Our Work

Sexual orientation and gender identity rights are a priority for the Commission. We want people to access their rights and meet their responsibilities.

We undertake this work through specific projects, through ongoing advocacy and through supporting others’ efforts. We work, sometimes in partnership, with community organisations, tangata whenua, government, business, and the media.

It is important to us that all our work is informed by those who identify as part of the LGBTI+ Community.

Our work in this area is led by Commissioner Richard Tankersley.

Pink Shirt Day 

The Commission continues to support Pink Shirt Day and its stand against homophobic bullying each year.

To read more, click here

The Inquiry into Discrimination Experienced by Transgender

The Commission has been looking into the discrimination that transgender people face since 2006, when the inquiry was carried out.

You can read the main points of the 2008 report as well as the work the Commission is doing to follow the report here.

The National Day of Silence

The Commission is an official supporter of this day of action in which students vow to take a form of silence to call attention to the silencing effect of homophobic, biphobic, and transphobic bullying, name-calling, and harassment in schools.

You can find out more here

Transgender People: facts and information resource

The Commission has put together a resource which provides information, workshop idea, and answers to frequently asked questions regarding transgender people.

You can view the resource here

Speaking Out Proud conference

The New Zealand Human Rights Commission held a moderated 'open hearing' where prepared questions were delivered to politicians. The session was chaired by Richard Tankersley from the Human Rights Commission.

You can listen to the full Speaking Out Proud conference here

Rainbow Tick certification

The Commission has been successful in achieving the Rainbow Tick and has been assessed as meeting the NZ Standard, gender and sexual diversity in employment. We are the first public sector agency to achieve the Rainbow Standard and the Tick.

You can read more about what it requires to achieve the Rainbow Tick here, and you can read our press release here.

ILGA World Conference Bid

The New Zealand Human Rights Commission supported the successful bid for the 2018 ILGA World Conference that will be held in Wellington, Aotearoa New Zealand.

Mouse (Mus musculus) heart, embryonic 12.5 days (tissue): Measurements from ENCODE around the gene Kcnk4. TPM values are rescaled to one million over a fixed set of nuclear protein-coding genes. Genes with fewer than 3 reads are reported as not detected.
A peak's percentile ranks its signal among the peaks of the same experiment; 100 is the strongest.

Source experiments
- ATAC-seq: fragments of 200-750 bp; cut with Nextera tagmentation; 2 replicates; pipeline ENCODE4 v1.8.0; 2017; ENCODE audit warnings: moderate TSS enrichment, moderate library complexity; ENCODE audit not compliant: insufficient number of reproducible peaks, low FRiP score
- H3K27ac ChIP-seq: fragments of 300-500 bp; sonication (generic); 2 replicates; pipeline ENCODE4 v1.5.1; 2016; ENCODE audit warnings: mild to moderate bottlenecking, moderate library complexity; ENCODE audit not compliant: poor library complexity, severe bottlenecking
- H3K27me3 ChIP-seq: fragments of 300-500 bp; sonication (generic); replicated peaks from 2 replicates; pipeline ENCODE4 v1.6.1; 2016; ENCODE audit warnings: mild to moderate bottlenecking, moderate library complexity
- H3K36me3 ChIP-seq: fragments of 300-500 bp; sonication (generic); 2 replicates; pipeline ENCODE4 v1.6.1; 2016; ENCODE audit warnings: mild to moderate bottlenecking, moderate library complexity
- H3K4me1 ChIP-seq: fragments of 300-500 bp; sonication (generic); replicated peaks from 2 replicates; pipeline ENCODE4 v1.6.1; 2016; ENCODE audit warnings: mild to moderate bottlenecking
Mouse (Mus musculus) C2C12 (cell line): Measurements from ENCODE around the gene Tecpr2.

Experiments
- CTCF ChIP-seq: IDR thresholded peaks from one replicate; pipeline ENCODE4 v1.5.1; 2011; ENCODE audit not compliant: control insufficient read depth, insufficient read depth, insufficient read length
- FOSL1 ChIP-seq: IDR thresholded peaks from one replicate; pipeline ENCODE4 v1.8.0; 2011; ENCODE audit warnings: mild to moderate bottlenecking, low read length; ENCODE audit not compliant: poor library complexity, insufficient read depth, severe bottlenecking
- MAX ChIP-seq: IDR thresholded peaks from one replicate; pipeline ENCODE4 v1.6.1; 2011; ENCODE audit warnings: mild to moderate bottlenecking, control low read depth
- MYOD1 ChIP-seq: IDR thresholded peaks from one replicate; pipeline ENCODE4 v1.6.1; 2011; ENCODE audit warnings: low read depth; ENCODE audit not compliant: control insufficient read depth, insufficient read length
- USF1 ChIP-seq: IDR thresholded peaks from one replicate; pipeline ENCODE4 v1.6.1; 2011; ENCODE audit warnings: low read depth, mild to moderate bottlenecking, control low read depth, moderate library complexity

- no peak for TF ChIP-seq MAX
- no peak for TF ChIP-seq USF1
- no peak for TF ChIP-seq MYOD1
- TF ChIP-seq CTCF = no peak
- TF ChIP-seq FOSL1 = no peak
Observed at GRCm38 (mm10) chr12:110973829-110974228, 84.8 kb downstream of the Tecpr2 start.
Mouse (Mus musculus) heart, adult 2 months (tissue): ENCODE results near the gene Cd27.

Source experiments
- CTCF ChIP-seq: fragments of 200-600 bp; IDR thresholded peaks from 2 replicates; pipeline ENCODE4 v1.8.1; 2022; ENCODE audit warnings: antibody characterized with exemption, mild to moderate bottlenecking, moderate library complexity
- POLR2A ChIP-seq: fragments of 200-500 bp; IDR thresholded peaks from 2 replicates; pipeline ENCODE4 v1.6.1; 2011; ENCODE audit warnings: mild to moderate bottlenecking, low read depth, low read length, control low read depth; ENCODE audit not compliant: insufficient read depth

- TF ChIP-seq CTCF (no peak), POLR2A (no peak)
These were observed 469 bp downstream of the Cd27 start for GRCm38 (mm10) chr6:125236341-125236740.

The bid has been prepared by three organisations from our NZ LGBTQI+ community: Intersex Trust of Aotearoa New Zealand, Rainbow Youth, and Tiwhanawhana Trust.

You can watch Richard Tankersley's message here

Intersex Project

Issues for people born intersex are complex and controversial. This reflects the extraordinarily wide range of conditions involved, their relative rarity and the lack of adequate long-term outcome data. Management of these conditions needs a comprehensive multidisciplinary team approach that supports the needs (both physical and psychological) of those affected, and their families.

While substantial change in the care of intersex children has occurred over the past 20 years, ethical, medical and human rights concerns have been raised by intersex advocates, academics, the New Zealand Human Rights Commission and international bodies (including the United Nations Human Rights Council, World Health Organisation and the UN Special Rapporteur on torture) regarding practice in this area, with calls for recognition of bodily integrity and an end to treatments aimed solely at “normalising” sex.

In order to facilitate Government’s commitment, the Intersex Trust Aotearoa New Zealand and the New Zealand Human Rights Commission co-hosted a roundtable in April 2016, that brought together multiple stakeholders to address New Zealand’s current practice of genital normalisation on intersex children. The report of the roundtable can be found here. This project implements the outcomes of the Roundtable. The partners to this work are the Intersex Trust Aotearoa New Zealand (ITANZ) and Tiwhanawhana Trust (Takatāpui / tangata whenua).

One of the outcomes of the project to date has been the four recommendations related to intersex children as an outcome of New Zealand's review under the United Nations Convention on the Rights of the Child.

  • Develop and implement a child rights-based health care protocol for intersex children, setting the procedures and steps to be followed by health teams, ensuring that no one is subjected to unnecessary medical or surgical treatment during infancy or childhood, guaranteeing the rights of children to bodily integrity, autonomy and self-determination, and provide families with intersex children with adequate counselling and support;

  • Promptly investigate incidents of surgical and other medical treatment of intersex children without informed consent and adopt legal provisions to provide redress to victims of such treatment, including adequate compensation;

  • Educate and train medical and psychological professionals on the range of biological and physical sexual diversity and on the consequences of unnecessary surgical and other medical interventions on intersex children;

  • Extend free access to surgical interventions and medical treatment related to their intersex condition to intersex children between the age of 16 and 18.
Listen to a from the IDAHOBIT event held at Parliament. The panel presentation marked the International Day Against Homophobia, Transphobia, Biphobia, and Intersexphobia. The recording features, among others, Human Rights Commissioner Richard Tankersley and the Commission's Senior Human Rights Specialist Moana Erurera. Listen here

Advocacy through international human rights mechanisms